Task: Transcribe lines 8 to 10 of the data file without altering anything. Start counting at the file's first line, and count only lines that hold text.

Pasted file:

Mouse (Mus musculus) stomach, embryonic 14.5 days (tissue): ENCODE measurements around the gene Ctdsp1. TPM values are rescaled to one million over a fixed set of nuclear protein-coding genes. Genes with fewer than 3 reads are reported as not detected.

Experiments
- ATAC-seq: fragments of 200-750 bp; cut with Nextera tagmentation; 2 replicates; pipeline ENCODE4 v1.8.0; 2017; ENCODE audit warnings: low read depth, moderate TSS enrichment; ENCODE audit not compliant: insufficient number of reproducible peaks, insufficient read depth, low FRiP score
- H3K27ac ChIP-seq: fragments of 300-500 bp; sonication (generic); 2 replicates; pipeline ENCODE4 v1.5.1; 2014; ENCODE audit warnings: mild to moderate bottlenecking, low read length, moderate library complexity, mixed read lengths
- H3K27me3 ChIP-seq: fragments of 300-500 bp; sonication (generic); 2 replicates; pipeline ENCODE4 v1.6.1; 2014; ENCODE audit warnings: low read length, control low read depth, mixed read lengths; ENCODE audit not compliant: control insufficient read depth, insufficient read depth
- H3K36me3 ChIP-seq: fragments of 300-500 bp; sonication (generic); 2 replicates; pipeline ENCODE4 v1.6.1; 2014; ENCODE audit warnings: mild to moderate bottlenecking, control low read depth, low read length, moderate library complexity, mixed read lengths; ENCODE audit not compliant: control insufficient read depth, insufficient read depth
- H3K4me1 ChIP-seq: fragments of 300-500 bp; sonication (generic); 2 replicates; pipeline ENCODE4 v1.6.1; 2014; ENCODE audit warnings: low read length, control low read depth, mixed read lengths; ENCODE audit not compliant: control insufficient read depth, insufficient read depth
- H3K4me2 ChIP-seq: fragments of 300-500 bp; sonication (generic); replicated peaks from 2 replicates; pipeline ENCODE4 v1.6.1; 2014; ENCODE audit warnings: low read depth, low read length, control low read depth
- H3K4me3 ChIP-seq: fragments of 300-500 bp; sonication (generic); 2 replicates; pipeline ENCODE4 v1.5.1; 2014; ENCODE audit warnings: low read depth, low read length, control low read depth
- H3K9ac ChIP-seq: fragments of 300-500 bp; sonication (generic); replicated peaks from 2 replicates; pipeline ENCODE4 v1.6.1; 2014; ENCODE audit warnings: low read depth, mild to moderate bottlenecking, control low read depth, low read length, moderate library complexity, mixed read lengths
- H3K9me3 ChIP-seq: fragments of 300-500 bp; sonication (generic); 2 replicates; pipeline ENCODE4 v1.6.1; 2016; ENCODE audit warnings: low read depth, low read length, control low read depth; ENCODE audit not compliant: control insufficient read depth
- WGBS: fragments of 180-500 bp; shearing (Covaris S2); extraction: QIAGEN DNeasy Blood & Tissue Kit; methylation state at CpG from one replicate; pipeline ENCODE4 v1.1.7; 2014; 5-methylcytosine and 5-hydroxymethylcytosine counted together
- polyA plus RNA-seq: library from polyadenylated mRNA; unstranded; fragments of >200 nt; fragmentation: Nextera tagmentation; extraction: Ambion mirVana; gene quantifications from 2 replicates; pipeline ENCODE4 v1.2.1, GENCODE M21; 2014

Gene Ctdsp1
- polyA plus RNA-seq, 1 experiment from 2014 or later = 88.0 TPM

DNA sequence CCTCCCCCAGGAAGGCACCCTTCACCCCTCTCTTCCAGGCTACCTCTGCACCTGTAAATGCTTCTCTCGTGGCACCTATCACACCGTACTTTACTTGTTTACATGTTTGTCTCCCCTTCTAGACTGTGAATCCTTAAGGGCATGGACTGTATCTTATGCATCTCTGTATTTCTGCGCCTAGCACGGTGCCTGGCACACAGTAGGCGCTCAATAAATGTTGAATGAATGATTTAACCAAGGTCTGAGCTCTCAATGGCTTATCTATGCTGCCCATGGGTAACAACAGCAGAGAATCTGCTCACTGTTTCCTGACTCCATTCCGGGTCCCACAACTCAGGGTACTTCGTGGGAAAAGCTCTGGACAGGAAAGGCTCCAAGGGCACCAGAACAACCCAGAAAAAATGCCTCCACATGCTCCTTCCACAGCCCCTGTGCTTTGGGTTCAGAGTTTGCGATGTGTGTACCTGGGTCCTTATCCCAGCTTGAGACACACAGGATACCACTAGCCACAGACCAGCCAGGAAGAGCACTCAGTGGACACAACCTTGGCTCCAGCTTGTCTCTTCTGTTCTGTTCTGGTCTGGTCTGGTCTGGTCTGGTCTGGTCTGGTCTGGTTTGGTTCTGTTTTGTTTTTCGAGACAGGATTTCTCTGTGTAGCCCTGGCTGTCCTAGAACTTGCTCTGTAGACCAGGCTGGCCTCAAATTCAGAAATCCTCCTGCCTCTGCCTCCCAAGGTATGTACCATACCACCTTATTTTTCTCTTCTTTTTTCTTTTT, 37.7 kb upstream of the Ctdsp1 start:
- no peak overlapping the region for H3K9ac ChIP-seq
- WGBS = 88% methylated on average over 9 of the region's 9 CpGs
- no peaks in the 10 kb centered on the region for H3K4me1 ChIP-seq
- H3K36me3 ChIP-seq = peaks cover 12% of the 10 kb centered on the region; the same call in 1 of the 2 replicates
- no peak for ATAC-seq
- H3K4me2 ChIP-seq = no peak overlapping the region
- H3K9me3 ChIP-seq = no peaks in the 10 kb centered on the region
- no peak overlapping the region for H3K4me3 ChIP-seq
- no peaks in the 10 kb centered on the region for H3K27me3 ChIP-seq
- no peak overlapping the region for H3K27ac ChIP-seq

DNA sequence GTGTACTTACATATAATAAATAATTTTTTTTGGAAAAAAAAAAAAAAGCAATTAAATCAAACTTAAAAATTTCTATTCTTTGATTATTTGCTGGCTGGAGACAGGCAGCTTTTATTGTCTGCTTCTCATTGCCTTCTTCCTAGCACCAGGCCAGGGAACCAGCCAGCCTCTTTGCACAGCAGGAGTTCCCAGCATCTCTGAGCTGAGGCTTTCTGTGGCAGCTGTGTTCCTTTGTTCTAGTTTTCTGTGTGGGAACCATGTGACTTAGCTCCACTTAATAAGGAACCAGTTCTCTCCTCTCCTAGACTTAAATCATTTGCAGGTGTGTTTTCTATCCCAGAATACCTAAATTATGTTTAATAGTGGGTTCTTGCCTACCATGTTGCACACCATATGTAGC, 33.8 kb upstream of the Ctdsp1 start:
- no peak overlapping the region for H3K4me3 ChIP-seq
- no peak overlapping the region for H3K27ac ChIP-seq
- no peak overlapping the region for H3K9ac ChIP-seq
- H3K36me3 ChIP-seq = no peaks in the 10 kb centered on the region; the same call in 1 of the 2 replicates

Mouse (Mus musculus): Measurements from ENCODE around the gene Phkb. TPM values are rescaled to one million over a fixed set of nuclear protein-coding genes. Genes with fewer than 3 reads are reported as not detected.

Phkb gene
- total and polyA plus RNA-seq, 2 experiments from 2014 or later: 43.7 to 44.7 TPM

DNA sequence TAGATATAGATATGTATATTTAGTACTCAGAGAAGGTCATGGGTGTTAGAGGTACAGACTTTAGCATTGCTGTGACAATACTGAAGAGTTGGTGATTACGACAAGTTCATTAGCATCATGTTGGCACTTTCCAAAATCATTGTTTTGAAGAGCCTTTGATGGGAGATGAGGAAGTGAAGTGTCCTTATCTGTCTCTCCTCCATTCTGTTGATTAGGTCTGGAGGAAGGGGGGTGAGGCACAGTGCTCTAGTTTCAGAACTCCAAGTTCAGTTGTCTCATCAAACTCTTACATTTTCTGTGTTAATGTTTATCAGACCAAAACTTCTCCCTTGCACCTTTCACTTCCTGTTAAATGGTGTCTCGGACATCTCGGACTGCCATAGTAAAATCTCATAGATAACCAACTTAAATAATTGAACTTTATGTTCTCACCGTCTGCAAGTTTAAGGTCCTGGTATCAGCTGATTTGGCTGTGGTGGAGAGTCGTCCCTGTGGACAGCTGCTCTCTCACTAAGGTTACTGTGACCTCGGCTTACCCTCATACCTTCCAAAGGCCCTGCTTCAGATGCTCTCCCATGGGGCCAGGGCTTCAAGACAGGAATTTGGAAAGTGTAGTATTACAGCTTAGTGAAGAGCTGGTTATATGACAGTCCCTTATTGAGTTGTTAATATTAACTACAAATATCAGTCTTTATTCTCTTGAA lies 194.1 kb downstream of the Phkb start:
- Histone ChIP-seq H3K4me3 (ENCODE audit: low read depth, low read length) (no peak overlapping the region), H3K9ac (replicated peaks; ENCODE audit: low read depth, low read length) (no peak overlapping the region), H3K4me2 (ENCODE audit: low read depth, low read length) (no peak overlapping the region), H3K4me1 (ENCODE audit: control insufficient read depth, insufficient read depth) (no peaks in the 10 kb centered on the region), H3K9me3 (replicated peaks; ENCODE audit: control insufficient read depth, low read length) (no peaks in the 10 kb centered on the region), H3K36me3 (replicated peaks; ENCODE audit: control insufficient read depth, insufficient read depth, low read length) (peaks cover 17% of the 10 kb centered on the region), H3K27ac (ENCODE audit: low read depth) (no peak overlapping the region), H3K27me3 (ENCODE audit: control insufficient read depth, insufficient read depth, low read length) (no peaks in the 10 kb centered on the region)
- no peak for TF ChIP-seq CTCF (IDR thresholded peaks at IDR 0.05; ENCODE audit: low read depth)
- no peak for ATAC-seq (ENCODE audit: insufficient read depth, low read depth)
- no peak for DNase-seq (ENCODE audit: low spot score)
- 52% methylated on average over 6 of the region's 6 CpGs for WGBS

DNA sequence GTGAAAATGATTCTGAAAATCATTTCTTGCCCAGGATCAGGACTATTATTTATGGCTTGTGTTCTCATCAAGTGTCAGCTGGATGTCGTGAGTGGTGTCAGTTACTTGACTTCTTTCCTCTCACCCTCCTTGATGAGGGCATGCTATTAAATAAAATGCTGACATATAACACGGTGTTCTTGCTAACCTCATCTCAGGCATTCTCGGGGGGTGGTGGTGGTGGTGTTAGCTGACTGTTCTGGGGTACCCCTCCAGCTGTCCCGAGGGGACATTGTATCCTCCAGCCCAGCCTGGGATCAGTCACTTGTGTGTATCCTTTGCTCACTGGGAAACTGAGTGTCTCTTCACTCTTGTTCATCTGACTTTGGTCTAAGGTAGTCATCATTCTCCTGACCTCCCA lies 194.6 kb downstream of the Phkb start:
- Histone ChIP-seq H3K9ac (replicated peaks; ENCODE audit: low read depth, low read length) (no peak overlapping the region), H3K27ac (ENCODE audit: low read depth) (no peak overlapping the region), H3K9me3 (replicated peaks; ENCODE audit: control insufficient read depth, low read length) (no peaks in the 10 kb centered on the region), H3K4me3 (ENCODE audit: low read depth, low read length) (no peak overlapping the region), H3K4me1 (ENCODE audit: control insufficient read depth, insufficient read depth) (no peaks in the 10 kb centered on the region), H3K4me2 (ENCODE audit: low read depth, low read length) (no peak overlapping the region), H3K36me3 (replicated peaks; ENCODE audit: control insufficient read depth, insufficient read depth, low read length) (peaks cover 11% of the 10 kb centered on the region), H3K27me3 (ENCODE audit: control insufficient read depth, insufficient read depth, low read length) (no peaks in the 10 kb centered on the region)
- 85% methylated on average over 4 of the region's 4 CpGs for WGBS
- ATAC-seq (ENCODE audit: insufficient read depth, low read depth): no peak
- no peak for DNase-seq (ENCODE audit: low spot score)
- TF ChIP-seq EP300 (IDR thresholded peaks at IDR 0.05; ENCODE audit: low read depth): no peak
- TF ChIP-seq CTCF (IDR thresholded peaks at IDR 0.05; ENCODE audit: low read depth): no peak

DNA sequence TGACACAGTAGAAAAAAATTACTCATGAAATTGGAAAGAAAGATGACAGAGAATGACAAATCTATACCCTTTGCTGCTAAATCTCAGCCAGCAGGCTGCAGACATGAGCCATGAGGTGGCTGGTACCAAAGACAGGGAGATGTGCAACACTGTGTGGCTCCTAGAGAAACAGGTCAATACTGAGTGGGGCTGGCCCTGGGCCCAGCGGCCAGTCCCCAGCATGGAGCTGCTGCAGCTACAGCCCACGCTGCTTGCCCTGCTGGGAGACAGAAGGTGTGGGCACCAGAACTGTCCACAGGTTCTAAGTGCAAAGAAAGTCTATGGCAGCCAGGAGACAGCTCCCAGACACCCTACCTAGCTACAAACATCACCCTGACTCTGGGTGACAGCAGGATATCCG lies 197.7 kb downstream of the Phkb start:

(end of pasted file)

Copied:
- H3K4me2 ChIP-seq: fragments of 300-500 bp; sonication (generic); replicated peaks from 2 replicates; pipeline ENCODE4 v1.6.1; 2014; ENCODE audit warnings: low read depth, low read length, control low read depth
- H3K4me3 ChIP-seq: fragments of 300-500 bp; sonication (generic); 2 replicates; pipeline ENCODE4 v1.5.1; 2014; ENCODE audit warnings: low read depth, low read length, control low read depth
- H3K9ac ChIP-seq: fragments of 300-500 bp; sonication (generic); replicated peaks from 2 replicates; pipeline ENCODE4 v1.6.1; 2014; ENCODE audit warnings: low read depth, mild to moderate bottlenecking, control low read depth, low read length, moderate library complexity, mixed read lengths